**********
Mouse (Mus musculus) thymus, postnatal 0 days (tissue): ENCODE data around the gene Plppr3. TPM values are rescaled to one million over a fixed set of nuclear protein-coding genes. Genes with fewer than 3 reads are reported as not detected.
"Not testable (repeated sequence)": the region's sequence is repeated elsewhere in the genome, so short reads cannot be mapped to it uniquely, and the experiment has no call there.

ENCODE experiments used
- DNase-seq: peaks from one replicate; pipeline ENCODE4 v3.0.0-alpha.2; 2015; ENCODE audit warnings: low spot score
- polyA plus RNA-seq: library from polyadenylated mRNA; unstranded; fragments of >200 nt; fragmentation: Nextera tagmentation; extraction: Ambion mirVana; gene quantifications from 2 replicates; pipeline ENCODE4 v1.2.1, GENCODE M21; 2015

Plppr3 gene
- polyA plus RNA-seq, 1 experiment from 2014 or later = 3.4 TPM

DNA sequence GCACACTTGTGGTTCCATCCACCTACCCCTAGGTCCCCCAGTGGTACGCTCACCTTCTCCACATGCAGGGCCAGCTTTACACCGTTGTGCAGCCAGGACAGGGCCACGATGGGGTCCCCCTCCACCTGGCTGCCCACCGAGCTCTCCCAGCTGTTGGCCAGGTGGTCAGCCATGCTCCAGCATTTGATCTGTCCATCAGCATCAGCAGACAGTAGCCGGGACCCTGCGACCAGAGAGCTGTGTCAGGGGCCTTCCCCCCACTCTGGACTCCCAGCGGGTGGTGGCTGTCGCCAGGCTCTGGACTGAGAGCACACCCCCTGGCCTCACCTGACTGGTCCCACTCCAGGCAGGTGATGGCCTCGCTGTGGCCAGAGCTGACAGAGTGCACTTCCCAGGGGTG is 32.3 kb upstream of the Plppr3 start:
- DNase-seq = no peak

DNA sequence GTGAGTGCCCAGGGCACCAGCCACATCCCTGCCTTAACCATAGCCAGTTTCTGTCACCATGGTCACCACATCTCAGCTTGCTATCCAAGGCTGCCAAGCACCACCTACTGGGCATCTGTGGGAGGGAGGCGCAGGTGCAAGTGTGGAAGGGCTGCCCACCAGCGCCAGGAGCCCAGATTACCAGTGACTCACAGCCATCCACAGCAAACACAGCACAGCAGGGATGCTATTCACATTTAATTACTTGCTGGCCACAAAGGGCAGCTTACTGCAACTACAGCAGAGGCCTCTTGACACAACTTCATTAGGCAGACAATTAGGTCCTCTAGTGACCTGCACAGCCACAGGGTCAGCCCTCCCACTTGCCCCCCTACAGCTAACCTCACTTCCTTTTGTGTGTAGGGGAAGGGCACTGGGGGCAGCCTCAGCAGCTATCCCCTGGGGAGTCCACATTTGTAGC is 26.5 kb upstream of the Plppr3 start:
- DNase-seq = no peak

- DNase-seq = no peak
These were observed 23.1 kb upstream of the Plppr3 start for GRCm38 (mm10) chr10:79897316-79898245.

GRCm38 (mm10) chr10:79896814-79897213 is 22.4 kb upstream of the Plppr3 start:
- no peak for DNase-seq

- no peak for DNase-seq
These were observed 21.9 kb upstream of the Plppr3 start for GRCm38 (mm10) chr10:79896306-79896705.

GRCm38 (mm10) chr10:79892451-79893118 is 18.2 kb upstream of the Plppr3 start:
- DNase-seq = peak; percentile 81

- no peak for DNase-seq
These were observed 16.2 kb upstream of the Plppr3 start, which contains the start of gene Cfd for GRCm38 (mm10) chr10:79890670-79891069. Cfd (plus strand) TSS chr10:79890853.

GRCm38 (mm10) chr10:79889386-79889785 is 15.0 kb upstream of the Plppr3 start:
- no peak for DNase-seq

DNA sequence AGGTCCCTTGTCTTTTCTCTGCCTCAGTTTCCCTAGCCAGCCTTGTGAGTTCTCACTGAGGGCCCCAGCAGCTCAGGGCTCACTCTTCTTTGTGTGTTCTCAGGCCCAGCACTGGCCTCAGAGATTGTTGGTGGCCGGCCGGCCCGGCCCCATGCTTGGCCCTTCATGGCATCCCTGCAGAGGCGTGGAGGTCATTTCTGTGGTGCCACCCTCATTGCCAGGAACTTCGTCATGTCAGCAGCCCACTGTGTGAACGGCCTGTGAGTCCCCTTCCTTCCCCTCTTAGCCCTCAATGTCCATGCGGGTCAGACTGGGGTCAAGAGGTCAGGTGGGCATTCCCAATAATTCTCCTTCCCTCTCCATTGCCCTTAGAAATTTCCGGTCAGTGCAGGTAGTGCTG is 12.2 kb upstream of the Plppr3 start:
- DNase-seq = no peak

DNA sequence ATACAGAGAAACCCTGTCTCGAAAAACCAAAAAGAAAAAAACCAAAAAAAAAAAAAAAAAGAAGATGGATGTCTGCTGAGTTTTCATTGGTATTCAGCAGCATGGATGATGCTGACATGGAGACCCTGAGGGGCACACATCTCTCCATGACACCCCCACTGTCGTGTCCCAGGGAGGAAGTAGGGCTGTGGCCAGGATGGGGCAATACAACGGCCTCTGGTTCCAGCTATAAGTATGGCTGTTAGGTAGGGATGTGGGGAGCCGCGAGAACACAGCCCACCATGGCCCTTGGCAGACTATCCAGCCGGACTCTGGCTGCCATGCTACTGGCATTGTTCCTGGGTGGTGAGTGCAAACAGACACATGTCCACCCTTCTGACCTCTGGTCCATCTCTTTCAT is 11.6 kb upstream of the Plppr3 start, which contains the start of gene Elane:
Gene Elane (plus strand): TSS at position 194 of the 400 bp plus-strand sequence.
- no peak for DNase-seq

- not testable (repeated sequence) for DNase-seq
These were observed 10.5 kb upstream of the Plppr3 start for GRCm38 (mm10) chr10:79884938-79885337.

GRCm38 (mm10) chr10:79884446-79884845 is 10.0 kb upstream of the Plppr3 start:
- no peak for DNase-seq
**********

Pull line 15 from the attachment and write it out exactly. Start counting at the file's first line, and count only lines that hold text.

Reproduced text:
- no peak for DNase-seq